Addiction to alcohol and drugs is a serious disease affecting millions of individuals and their families. Several therapists at the Manassas Group work with people who abuse or are dependent on alcohol and/or drugs.
Mike, a prominent doctor, started drinking socially in high school and college. He finished medical school and joined a family practice in his early thirties. He and his wife, Maggie, enjoyed their lives—Mike made enough money to support his family, so his wife stayed at home with their 3 children.
Lately, Mike had been coming home late from work. He told Maggie the stress from being a doctor was causing him not to sleep well, so if he stopped at the local bar before coming home, he might be able to wind down, relax and “drink a few” with the guys. After all, wouldn’t she rather he drink away from the kids rather than in front of them?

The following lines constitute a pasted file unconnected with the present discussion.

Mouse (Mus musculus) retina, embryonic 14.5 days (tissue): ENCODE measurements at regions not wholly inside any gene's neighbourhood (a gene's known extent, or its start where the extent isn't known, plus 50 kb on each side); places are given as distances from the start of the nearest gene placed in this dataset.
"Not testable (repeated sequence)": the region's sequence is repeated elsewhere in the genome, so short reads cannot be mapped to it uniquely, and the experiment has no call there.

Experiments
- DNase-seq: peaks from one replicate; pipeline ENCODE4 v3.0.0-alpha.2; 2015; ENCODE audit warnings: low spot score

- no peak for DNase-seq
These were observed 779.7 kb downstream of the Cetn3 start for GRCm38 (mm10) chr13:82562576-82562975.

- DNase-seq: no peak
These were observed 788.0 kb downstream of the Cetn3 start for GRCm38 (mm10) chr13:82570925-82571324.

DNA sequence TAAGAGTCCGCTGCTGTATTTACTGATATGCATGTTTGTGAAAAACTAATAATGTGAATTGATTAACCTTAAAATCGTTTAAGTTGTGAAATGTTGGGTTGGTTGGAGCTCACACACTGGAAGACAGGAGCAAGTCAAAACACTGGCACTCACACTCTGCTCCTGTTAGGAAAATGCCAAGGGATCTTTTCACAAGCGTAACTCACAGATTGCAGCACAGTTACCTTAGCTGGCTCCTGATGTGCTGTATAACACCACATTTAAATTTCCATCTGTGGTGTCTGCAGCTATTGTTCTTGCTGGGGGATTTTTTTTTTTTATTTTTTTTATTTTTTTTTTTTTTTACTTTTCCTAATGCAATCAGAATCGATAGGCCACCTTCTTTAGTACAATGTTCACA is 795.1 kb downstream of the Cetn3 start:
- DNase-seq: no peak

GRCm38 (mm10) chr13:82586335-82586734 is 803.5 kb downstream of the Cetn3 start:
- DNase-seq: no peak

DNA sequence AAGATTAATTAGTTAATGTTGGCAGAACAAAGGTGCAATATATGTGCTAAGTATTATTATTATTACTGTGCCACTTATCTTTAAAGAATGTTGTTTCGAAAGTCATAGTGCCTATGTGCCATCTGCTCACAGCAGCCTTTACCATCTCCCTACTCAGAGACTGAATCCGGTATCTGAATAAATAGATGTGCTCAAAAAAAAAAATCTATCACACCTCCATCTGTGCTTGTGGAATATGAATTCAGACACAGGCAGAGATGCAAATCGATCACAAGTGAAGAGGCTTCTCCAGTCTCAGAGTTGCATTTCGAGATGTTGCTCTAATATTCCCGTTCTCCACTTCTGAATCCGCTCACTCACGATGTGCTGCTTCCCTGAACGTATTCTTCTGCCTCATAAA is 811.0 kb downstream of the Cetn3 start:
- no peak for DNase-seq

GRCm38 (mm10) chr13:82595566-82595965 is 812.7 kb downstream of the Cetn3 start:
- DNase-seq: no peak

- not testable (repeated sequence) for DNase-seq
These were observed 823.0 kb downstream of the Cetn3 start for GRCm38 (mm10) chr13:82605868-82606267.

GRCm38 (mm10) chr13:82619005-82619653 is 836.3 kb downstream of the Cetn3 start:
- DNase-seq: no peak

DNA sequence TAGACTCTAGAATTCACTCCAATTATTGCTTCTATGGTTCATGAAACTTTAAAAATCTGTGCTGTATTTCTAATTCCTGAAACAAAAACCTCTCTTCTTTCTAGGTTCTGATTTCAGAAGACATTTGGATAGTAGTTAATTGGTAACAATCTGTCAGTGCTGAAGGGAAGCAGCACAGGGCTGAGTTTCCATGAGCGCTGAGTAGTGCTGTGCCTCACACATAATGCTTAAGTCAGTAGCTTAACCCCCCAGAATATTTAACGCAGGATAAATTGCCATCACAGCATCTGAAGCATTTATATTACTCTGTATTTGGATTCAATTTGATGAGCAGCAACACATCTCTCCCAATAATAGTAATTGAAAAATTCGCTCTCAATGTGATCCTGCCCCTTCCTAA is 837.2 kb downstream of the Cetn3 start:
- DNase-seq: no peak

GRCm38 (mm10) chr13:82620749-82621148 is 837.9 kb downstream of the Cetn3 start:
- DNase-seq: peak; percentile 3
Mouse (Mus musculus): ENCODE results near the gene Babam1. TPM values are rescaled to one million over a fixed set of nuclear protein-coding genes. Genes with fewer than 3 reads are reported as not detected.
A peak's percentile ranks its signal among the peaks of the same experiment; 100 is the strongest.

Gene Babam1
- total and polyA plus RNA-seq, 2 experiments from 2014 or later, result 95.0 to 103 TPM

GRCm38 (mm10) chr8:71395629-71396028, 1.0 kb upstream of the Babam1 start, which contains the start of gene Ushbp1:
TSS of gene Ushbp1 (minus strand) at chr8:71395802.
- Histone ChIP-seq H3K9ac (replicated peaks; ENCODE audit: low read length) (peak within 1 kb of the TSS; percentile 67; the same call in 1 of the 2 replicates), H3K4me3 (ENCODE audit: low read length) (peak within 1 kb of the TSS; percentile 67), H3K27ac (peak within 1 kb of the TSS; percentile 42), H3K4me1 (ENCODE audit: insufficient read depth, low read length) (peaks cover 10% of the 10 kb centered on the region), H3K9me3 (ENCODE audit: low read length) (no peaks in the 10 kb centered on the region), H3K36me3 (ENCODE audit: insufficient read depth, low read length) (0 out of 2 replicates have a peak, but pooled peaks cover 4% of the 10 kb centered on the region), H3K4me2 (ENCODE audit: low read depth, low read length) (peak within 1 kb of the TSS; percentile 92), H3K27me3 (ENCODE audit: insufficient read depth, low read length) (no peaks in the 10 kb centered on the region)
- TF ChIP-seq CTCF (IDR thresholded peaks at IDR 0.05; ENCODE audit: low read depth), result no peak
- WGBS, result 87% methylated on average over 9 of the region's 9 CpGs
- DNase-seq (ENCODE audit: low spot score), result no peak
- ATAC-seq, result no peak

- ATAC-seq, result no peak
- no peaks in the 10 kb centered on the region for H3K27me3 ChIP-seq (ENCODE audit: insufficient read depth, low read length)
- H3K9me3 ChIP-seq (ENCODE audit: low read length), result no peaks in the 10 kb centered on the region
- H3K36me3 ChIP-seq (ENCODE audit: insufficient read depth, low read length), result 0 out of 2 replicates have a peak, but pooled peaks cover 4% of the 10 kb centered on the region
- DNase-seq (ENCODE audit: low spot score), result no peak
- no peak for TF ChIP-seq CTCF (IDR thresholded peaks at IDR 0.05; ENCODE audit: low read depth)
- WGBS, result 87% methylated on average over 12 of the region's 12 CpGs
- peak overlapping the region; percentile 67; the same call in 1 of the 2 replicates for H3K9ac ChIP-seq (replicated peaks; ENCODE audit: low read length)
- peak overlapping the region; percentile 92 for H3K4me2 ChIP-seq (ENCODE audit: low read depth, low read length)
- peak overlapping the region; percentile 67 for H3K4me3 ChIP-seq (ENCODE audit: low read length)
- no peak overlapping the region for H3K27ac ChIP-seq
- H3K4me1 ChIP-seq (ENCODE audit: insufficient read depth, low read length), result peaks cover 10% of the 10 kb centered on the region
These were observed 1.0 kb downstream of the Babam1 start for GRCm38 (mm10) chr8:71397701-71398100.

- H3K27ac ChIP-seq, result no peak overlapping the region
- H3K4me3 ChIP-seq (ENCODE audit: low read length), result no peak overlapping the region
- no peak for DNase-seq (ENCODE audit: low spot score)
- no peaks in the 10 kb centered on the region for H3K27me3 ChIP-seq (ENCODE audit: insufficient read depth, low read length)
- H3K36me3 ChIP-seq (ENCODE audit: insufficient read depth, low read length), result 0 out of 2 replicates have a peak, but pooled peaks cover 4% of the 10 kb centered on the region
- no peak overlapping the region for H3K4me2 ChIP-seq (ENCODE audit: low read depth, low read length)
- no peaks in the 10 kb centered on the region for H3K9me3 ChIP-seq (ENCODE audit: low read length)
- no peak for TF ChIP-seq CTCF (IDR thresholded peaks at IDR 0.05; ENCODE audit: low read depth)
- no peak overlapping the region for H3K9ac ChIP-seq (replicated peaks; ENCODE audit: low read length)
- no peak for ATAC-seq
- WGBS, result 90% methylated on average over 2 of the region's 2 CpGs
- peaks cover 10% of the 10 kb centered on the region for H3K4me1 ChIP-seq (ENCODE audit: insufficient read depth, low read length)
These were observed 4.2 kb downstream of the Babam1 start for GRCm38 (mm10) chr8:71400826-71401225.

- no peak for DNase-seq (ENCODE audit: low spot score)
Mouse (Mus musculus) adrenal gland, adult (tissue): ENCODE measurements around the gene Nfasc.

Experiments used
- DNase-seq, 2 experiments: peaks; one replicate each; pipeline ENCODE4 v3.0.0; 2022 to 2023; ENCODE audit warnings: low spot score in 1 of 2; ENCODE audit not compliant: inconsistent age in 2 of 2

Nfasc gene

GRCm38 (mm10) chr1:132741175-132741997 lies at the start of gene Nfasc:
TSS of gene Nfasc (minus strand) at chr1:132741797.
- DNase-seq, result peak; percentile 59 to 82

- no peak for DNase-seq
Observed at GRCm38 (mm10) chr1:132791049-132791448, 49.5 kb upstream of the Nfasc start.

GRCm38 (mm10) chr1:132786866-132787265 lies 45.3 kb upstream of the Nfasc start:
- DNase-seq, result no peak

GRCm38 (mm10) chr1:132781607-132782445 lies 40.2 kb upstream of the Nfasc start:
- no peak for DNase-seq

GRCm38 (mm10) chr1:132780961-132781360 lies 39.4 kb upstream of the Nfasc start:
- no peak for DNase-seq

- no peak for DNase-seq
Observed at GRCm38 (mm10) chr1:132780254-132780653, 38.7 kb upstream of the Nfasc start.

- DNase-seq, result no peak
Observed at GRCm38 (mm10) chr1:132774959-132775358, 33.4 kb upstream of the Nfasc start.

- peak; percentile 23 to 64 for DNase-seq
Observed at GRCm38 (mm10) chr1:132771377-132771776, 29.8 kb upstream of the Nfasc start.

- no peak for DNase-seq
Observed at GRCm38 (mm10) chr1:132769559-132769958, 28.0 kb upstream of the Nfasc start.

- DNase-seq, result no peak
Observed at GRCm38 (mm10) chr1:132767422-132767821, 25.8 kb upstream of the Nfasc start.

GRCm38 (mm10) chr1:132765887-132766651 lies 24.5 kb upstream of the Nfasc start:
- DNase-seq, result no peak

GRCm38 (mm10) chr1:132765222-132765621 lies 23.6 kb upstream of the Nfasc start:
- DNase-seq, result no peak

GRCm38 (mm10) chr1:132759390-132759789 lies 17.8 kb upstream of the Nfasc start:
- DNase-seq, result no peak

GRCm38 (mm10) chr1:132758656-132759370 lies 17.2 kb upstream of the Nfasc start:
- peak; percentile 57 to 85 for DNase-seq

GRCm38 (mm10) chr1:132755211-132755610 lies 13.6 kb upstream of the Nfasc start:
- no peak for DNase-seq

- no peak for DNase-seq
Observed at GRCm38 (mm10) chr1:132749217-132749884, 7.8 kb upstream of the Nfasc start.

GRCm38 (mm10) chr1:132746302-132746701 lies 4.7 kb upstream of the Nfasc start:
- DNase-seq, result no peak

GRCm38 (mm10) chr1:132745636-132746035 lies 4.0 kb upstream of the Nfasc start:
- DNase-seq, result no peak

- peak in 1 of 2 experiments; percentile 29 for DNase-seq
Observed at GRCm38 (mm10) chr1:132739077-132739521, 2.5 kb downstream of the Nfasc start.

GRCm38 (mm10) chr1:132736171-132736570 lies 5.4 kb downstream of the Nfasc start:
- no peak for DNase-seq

Maggie agreed to this until his returns home became later and later. One night, she got the dreaded phone call, not from Mike but from a police officer. Mike had been pulled over on the way home and was being charged with a DUI. The officer wanted Maggie to pick Mike up at the station.
After Maggie brought Mike home, she asked him to go to counseling. She realized her unhappiness in the marriage was greater than she thought. He reluctantly agreed to go. During his first visit, the counselor did a thorough assessment to determine if Mike was in any danger of going into withdrawal due to his excessive drinking. The counselor determined it was safe for Mike to quit on his own, but recommended he see his primary care doctor soon to have a full medical work-up. She also recommended he go to Alcoholics Anonymous and that Maggie attend Alanon meetings for additional support. Then, the counselor and Mike set out to work on the issues and feelings he was using alcohol to cover up. This was a challenging process, but Mike soon realized that facing life on life’s terms was better than living life intoxicated and oblivious to feelings, relationships and intimacy.